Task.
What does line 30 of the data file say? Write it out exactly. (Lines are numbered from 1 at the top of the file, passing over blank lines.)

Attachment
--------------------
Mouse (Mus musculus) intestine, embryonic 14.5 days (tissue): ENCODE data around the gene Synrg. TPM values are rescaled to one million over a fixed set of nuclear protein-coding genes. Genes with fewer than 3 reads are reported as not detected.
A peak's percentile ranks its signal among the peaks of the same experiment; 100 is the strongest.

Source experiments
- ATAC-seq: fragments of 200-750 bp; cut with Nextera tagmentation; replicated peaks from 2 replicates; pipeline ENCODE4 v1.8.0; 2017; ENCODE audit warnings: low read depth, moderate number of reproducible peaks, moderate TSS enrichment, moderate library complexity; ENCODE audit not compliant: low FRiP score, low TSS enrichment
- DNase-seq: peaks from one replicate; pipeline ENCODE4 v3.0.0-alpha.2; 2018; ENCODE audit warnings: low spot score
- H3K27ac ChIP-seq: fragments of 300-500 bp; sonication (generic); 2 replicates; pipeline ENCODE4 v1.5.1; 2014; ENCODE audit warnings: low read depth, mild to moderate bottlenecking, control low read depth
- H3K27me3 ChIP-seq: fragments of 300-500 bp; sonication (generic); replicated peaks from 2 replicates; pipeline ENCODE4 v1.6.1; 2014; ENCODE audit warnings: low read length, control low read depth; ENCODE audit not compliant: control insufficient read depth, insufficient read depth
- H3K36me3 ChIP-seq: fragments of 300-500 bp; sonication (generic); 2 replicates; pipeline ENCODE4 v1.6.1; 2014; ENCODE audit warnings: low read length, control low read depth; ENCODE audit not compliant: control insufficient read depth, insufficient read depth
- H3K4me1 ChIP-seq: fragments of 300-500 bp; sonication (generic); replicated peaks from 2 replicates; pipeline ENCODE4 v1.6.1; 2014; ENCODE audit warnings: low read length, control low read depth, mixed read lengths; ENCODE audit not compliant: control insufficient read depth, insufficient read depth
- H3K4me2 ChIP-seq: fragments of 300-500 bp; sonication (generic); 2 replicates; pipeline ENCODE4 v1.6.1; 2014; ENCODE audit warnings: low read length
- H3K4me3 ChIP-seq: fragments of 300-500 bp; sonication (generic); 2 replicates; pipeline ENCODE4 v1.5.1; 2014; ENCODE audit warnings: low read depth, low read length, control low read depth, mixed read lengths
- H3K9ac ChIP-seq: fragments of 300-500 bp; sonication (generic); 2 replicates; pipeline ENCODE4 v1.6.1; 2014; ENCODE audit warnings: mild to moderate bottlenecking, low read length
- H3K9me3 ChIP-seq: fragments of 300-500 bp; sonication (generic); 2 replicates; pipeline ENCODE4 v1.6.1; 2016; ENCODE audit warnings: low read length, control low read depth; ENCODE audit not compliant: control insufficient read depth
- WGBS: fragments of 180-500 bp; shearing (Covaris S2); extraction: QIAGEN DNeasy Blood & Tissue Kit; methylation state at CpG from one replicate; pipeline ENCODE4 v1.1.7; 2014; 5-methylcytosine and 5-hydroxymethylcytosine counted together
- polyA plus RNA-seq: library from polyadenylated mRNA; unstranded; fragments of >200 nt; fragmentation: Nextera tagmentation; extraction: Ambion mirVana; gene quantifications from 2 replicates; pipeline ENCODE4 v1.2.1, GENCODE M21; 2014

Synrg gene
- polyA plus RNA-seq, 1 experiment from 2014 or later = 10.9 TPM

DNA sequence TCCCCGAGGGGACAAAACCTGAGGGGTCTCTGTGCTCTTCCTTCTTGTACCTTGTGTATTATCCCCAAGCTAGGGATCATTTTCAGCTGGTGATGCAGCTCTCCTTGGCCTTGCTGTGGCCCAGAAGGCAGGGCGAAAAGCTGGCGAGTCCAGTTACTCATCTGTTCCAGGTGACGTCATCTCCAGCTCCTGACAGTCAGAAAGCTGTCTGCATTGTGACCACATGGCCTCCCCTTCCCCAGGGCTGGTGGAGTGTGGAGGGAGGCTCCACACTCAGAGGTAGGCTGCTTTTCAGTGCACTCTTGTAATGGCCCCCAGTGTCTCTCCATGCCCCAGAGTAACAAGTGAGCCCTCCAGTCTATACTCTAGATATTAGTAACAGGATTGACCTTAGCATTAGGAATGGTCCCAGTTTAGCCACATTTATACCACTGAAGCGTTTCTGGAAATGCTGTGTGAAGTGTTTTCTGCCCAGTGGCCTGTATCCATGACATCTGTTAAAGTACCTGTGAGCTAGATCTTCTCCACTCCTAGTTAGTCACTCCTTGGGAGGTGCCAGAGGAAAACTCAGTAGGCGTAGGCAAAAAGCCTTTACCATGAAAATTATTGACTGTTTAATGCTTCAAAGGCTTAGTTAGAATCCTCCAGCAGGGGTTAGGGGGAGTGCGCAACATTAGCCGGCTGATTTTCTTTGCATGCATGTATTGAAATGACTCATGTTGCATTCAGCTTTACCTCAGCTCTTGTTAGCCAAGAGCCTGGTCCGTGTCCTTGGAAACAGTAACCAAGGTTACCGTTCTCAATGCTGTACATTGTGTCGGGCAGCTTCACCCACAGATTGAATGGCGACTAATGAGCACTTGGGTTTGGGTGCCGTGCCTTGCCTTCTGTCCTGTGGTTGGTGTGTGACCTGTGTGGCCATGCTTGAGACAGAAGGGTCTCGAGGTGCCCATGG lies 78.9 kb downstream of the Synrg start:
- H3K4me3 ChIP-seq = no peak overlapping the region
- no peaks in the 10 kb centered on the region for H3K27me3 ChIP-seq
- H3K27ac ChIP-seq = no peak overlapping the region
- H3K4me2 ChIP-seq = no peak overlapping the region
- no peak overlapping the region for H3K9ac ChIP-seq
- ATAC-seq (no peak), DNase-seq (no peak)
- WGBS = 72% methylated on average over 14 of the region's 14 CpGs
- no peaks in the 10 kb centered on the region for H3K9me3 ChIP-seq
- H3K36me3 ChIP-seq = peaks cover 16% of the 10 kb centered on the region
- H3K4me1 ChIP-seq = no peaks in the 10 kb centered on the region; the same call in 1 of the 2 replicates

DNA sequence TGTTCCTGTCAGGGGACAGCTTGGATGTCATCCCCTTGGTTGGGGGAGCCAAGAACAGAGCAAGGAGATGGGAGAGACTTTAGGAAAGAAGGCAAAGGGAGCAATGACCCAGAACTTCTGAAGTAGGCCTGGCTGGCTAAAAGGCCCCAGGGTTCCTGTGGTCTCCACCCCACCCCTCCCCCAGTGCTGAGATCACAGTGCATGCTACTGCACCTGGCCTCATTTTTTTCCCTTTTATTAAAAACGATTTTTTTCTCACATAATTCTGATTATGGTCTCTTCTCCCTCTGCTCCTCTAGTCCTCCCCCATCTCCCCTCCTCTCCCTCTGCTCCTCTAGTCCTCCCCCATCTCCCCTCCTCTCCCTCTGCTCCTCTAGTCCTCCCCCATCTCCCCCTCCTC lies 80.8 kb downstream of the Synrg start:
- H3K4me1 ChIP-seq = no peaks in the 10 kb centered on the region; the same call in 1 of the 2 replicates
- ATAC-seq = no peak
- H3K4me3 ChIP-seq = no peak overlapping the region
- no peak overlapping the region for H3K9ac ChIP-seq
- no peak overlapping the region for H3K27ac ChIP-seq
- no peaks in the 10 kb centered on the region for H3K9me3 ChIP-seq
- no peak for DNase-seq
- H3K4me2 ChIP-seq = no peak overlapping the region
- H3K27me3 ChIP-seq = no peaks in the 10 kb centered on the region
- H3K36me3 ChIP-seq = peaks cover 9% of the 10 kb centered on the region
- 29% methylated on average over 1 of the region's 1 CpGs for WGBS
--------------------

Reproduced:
- H3K4me1 ChIP-seq = no peaks in the 10 kb centered on the region; the same call in 1 of the 2 replicates